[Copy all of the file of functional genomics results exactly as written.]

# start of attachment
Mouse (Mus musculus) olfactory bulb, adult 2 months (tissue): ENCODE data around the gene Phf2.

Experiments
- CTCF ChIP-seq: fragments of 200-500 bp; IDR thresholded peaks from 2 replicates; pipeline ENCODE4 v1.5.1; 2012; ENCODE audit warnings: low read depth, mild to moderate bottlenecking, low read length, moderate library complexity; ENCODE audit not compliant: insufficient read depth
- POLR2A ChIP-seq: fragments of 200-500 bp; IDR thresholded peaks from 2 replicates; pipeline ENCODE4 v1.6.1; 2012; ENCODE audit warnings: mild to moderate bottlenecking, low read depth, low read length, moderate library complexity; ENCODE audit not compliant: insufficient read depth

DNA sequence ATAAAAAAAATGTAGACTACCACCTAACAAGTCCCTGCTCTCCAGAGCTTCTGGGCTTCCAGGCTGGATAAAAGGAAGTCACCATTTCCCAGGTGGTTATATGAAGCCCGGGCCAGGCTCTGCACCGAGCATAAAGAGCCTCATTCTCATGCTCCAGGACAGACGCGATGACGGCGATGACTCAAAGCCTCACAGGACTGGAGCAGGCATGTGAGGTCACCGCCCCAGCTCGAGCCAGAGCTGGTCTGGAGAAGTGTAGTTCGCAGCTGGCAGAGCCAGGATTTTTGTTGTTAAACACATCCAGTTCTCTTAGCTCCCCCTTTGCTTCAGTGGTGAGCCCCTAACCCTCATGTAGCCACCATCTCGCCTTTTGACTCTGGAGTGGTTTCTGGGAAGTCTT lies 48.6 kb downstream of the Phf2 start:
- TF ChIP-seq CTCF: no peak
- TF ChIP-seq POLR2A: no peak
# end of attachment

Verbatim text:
Mouse (Mus musculus) olfactory bulb, adult 2 months (tissue): ENCODE data around the gene Phf2.

Experiments
- CTCF ChIP-seq: fragments of 200-500 bp; IDR thresholded peaks from 2 replicates; pipeline ENCODE4 v1.5.1; 2012; ENCODE audit warnings: low read depth, mild to moderate bottlenecking, low read length, moderate library complexity; ENCODE audit not compliant: insufficient read depth
- POLR2A ChIP-seq: fragments of 200-500 bp; IDR thresholded peaks from 2 replicates; pipeline ENCODE4 v1.6.1; 2012; ENCODE audit warnings: mild to moderate bottlenecking, low read depth, low read length, moderate library complexity; ENCODE audit not compliant: insufficient read depth

DNA sequence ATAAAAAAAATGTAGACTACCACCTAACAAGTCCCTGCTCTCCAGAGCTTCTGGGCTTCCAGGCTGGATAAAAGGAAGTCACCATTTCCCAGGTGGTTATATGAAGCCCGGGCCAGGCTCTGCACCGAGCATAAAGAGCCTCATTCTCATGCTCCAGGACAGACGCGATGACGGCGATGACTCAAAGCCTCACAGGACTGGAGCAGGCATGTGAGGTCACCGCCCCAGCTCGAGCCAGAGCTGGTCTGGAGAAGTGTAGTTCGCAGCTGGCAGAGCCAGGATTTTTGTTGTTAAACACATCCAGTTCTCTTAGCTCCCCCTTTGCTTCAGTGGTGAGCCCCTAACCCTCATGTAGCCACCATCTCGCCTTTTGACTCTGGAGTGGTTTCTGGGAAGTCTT lies 48.6 kb downstream of the Phf2 start:
- TF ChIP-seq CTCF: no peak
- TF ChIP-seq POLR2A: no peak